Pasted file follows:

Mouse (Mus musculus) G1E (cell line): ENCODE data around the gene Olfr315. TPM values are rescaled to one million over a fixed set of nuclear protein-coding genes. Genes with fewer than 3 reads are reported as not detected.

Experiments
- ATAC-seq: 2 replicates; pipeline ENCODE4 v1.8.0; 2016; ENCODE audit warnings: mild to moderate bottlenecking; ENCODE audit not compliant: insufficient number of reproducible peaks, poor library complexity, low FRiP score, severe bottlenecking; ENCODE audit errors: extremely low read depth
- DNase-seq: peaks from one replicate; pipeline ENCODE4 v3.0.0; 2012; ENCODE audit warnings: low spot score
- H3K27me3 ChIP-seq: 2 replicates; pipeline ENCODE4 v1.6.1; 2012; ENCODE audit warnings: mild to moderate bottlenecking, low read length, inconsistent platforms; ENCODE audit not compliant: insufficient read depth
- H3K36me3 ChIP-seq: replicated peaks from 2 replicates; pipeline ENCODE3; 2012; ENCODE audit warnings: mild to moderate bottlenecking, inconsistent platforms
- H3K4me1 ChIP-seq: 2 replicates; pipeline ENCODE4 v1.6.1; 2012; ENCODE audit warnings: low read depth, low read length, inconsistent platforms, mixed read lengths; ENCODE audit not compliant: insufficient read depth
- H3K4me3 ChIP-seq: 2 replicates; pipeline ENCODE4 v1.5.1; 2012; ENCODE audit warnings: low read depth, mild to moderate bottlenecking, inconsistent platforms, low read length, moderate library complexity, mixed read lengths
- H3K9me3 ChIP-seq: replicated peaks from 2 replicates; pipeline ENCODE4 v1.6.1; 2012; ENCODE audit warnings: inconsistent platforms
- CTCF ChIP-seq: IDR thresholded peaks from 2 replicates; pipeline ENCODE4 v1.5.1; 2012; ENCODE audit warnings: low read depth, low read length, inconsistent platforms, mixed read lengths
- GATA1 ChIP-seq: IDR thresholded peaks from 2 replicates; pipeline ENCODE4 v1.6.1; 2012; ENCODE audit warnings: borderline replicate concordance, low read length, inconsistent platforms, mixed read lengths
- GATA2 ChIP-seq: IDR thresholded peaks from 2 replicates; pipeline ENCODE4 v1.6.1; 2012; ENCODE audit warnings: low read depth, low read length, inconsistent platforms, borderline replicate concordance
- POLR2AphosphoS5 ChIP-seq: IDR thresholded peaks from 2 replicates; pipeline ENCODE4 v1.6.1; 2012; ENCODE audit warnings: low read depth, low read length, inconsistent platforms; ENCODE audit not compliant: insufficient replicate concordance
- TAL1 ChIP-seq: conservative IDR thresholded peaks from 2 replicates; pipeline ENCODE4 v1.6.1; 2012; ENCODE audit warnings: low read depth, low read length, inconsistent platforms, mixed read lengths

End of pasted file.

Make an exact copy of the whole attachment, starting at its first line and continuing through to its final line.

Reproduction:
Mouse (Mus musculus) G1E (cell line): ENCODE data around the gene Olfr315. TPM values are rescaled to one million over a fixed set of nuclear protein-coding genes. Genes with fewer than 3 reads are reported as not detected.

Experiments
- ATAC-seq: 2 replicates; pipeline ENCODE4 v1.8.0; 2016; ENCODE audit warnings: mild to moderate bottlenecking; ENCODE audit not compliant: insufficient number of reproducible peaks, poor library complexity, low FRiP score, severe bottlenecking; ENCODE audit errors: extremely low read depth
- DNase-seq: peaks from one replicate; pipeline ENCODE4 v3.0.0; 2012; ENCODE audit warnings: low spot score
- H3K27me3 ChIP-seq: 2 replicates; pipeline ENCODE4 v1.6.1; 2012; ENCODE audit warnings: mild to moderate bottlenecking, low read length, inconsistent platforms; ENCODE audit not compliant: insufficient read depth
- H3K36me3 ChIP-seq: replicated peaks from 2 replicates; pipeline ENCODE3; 2012; ENCODE audit warnings: mild to moderate bottlenecking, inconsistent platforms
- H3K4me1 ChIP-seq: 2 replicates; pipeline ENCODE4 v1.6.1; 2012; ENCODE audit warnings: low read depth, low read length, inconsistent platforms, mixed read lengths; ENCODE audit not compliant: insufficient read depth
- H3K4me3 ChIP-seq: 2 replicates; pipeline ENCODE4 v1.5.1; 2012; ENCODE audit warnings: low read depth, mild to moderate bottlenecking, inconsistent platforms, low read length, moderate library complexity, mixed read lengths
- H3K9me3 ChIP-seq: replicated peaks from 2 replicates; pipeline ENCODE4 v1.6.1; 2012; ENCODE audit warnings: inconsistent platforms
- CTCF ChIP-seq: IDR thresholded peaks from 2 replicates; pipeline ENCODE4 v1.5.1; 2012; ENCODE audit warnings: low read depth, low read length, inconsistent platforms, mixed read lengths
- GATA1 ChIP-seq: IDR thresholded peaks from 2 replicates; pipeline ENCODE4 v1.6.1; 2012; ENCODE audit warnings: borderline replicate concordance, low read length, inconsistent platforms, mixed read lengths
- GATA2 ChIP-seq: IDR thresholded peaks from 2 replicates; pipeline ENCODE4 v1.6.1; 2012; ENCODE audit warnings: low read depth, low read length, inconsistent platforms, borderline replicate concordance
- POLR2AphosphoS5 ChIP-seq: IDR thresholded peaks from 2 replicates; pipeline ENCODE4 v1.6.1; 2012; ENCODE audit warnings: low read depth, low read length, inconsistent platforms; ENCODE audit not compliant: insufficient replicate concordance
- TAL1 ChIP-seq: conservative IDR thresholded peaks from 2 replicates; pipeline ENCODE4 v1.6.1; 2012; ENCODE audit warnings: low read depth, low read length, inconsistent platforms, mixed read lengths